August 14, 2014

Anniversary Week: 1740

Stephen Nichols
Anniversary Week: 1740


For our fourth top-five moment in church history, we're moving ahead, a bit closer to the modern age. The date for today is 1740. This date is significant in that it marks what historians call the "Great Awakening." The Great Awakening was a sweeping revival, and is sometimes seen as limited to New England, but it was much bigger than that. It was an event that not only encompassed all of the American colonies—from New England to the South—but it was also a transatlantic phenomenon. So, we must cross the Atlantic to see this as an event that also took place in old England, not just New England.

In England, the primary figures in the Great Awakening were George Whitefield and the Wesley brothers, John and Charles. But there was also a figure in the colonies—Jonathan Edwards. There were a host of secondary characters as well, but these four are probably enough to consider today.

Whitefield had created a stir in England with his sermon "The Almost Converted" or "The Almost Christian." He would preach this in the Anglican churches, and he would talk about someone who was an "almost Christian," but who was not actually a Christian. One who, as we might say, was a "nominal Christian"—who was simply resting. They'd attend church. They were baptized as an infant. They were on a church's membership rolls. Whitefield would remind them that these things do not necessarily make them a Christian.

So, as he preached this sermon, he found himself uninvited from preaching in various pulpits. John Wesley followed suit. He was preaching a sermon by the same title, and so both Whitefield and Wesley found themselves kicked out of churches. So, they went to the open fields. There, Whitefield and Wesley, and John Wesley's brother, Charles, would preach to crowds of tens of thousands. It was a time of great revival in England.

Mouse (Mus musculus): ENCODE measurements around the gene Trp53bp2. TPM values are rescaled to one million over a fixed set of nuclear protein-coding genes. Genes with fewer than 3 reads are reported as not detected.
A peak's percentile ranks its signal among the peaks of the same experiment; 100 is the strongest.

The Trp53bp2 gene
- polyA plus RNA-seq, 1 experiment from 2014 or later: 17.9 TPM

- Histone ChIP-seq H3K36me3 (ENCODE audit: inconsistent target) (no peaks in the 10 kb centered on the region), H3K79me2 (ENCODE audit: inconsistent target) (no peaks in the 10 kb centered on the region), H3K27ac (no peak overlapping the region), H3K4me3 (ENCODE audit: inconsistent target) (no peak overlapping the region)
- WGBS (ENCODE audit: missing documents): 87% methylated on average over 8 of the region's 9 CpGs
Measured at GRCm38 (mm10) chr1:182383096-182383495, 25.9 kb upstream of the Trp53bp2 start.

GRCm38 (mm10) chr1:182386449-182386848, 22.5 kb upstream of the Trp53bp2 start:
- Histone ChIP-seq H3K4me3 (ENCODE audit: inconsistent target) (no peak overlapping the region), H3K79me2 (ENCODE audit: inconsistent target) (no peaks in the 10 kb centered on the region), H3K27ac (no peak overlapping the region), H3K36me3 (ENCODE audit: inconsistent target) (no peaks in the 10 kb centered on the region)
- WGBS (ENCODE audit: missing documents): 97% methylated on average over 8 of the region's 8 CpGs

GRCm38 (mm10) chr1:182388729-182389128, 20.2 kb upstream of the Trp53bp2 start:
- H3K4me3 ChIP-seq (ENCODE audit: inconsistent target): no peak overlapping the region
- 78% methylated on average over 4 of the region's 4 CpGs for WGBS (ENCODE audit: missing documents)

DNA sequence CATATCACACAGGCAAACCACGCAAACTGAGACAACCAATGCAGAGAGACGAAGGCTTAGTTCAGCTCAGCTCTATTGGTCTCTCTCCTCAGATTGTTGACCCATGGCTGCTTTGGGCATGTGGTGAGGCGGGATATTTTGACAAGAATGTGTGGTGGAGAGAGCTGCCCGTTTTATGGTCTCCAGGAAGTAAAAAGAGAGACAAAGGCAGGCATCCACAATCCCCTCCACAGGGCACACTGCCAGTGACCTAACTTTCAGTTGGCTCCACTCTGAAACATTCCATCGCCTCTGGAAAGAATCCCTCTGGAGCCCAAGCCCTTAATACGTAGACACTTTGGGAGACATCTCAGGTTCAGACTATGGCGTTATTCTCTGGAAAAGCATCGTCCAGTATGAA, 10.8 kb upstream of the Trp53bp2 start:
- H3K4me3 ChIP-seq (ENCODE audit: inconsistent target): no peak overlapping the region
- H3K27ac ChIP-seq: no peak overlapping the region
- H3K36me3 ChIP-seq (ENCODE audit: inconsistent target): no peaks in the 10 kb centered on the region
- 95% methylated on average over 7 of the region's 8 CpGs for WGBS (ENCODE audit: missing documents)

Also, in New England, there was a time of great revival. A few years before, in the 1730s, there was a revival along the Connecticut River Valley. But in 1740, the Spirit of God seemed to be stirring all across the colonies. A significant figure in this revival was Jonathan Edwards. It was at this time, of course, that he preached his famous sermon—probably one of the most read sermons of all time—"Sinners in the Hands of an Angry God."

That sermon has very somber reminders of the fate of sinners under the wrath of God, but it is also full of gospel promise. In fact, one of my favorite lines from that sermon is one that doesn't always get very much attention. It is often obscured by lines such as, "The bow of God's wrath is bent." Of course, Edwards gives some spine-tingling images. He says that we are all like a spider dangling over a precarious web—over a pit by just a mere web. In that same way, we are dangling over the pit of hell. At any moment, the web could snap, and we would meet our end.

Those are the type of lines that get all the attention, but my favorite line from the sermon comes near the end. Edwards says, "The door of God's mercy is thrown wide open, and Christ stands in the door and says to sinners 'Come.'"

It is a sermon that not only reminds us of the wrath of God, but it also reminds us of the precious promise of the gospel—that in Christ our sins have been atoned for, our sins have been paid for, and in Christ, our sins can been forgiven, and we can be reconciled to a holy God. We who are sinners and who were once far off from God can be reconciled to Him.

That was the message of Edwards; that was the message of the Great Awakening. It had a significant impact not just in the church, but in the culture too, to the glory of God.